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Everything You Need To Know About Car Financing

Car financing is a popular option for many Canadians because it offers the flexibility to pay off your vehicle over time. Here’s what you need to know.

21 October 2022Tassie Milne 4 min read
Two people driving in a car in the countryside
Photo by Brian Erickson on Unsplash

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Whether you’re getting your first car or upgrading to another model, it’s important to know your purchasing options to get the best deal.

If you’re planning to own your next car, you have a few different options: you could buy it outright if you have cash on-hand, or you could take out car finance and pay it off over a fixed term agreed upon by you and the dealership you’re buying from.

When you finance a vehicle, you’re receiving a loan from the dealership, bank, or credit union for the full value of the car.

Just like a lease, it’s in your best interest to negotiate the interest rate, monthly payments, and the length of time you’ll have to pay it off before driving off.

For example: If a car costs $30,000 and you have $10,000 to put down for a deposit, $20,000 will be taken out as a loan with interest that’s spread over a monthly payment amount for the duration of the loan. So it makes sense to negotiate a monthly payment you can afford with the shortest loan term and lowest interest rate possible.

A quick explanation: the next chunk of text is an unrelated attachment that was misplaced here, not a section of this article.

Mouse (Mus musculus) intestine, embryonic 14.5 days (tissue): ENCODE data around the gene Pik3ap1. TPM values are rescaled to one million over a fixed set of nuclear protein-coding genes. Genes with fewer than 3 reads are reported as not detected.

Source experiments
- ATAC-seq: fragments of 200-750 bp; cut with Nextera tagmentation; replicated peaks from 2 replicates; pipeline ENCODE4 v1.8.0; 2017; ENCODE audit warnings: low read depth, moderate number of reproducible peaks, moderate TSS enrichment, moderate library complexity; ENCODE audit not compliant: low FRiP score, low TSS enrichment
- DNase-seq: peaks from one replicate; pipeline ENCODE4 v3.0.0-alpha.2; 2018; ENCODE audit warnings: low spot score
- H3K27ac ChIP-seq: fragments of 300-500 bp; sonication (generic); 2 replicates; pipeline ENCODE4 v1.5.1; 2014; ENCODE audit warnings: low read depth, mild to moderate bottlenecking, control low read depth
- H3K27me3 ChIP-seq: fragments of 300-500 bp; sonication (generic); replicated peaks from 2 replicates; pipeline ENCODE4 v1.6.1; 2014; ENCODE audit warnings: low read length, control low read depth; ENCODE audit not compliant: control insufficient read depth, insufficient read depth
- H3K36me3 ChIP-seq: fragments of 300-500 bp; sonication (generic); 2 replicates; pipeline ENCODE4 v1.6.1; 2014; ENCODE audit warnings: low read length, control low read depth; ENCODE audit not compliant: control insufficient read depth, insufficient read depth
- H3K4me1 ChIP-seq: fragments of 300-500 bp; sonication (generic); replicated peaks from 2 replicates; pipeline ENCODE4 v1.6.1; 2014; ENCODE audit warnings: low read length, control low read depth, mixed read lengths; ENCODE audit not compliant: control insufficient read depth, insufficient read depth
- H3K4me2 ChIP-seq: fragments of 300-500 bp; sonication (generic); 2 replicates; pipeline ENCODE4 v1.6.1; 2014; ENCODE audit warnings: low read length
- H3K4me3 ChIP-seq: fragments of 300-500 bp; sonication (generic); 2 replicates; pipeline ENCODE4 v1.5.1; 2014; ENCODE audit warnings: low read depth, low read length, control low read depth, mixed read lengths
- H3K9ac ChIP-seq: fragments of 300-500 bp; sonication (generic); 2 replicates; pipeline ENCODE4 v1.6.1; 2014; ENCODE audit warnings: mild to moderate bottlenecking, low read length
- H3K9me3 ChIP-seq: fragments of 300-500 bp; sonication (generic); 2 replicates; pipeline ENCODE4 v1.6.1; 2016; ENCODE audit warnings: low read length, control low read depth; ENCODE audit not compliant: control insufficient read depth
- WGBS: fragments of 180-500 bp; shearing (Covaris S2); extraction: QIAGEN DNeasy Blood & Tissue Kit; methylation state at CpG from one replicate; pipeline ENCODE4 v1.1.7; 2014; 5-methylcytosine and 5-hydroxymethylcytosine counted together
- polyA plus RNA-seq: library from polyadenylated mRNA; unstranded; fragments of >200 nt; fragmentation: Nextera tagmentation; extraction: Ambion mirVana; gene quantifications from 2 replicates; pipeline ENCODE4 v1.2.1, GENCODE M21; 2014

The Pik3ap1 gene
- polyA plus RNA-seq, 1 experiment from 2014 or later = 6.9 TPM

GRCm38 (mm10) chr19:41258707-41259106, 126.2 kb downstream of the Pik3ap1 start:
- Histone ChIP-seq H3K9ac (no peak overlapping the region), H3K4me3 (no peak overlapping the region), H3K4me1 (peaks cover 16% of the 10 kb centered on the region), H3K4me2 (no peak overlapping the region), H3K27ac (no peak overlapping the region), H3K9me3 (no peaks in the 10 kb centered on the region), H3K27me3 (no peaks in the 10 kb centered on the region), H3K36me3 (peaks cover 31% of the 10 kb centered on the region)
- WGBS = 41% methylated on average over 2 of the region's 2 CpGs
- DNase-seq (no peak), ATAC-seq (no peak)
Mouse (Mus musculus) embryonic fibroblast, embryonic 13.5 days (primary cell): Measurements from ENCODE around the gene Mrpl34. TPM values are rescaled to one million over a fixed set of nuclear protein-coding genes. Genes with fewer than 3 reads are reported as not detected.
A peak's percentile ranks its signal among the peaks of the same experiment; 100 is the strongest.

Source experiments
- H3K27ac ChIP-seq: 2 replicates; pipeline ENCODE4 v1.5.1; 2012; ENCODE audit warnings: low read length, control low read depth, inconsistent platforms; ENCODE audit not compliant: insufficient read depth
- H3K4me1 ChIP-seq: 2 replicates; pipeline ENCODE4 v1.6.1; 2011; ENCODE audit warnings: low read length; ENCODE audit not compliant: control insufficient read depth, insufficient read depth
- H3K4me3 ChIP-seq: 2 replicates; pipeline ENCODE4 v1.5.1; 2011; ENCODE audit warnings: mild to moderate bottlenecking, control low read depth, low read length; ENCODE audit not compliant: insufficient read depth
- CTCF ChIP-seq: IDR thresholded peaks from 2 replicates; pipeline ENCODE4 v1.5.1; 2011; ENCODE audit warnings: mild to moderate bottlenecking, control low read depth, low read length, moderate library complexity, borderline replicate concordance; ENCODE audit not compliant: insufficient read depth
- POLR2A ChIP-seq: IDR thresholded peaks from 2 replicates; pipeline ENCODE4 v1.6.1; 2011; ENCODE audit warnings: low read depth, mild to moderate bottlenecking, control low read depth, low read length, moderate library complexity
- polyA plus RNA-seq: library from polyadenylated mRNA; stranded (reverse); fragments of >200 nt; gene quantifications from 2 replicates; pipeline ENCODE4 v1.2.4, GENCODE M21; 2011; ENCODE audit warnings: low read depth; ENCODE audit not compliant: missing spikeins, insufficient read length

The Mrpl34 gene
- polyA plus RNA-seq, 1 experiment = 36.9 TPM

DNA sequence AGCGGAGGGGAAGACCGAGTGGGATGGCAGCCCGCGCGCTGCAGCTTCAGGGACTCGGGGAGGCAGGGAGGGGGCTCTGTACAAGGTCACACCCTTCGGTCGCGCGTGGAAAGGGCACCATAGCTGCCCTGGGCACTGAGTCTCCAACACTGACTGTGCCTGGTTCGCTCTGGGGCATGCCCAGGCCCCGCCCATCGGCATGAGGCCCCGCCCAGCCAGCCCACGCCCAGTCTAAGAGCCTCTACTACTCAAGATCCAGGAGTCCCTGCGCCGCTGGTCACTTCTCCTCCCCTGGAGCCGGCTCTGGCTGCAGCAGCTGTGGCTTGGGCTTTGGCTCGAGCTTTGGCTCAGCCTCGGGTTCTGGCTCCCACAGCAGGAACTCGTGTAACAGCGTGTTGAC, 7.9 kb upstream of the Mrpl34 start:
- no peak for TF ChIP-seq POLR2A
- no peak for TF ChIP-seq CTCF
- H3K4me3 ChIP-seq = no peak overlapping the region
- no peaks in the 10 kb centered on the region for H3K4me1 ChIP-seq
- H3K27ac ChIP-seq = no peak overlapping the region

• If you can’t afford to buy a car outright, it’s a great solution – as long as you’re able to make your payments in full and on time
  • By the end of your term, you fully own the vehicle if you’ve made all your payments
  • Since you’re paying to own the car, you’re allowed to make any customizations that you want and drive it off the lot with no mileage restrictions
  • You have the flexibility to extend or terminate your loan term by paying off the remaining amount with little to no extra penalty fees
  • You can also sell or trade the vehicle in before the loan term is over and use the value to pay off the remaining loan without extra payments
  • Since you own the vehicle, you’re responsible for all repairs and maintenance from day one
  • New cars start to lose their value the moment you drive them off the lot. Depending on your agreement type, if the value of your car depreciates at a faster rate than you are paying off your loan, you could have negative equity in the car by the time your term ends
  • Monthly payments for financing a car are generally more expensive than leasing

Step 1: Check your credit score

First, check your credit score. The better your score, the better options you’ll have when shopping for your new wheels. If your credit is in the poor to fair range (300-569), you might want to delay your purchase until your score improves, so you’ll get a better rate. Here’s some tips on how to improve your credit score.

You can also check your credit score for free with ClearScore.

Step 2: Set a monthly budget

Once you know your credit score, set a monthly budget so you know what you can afford before you shop. Make sure you understand all the terms surrounding your financing so you're able to negotiate for the best deal. For example, interest is the percentage you’ll need to pay to cover the cost of borrowing money on top of the monthly contributions you’ll make to own the car.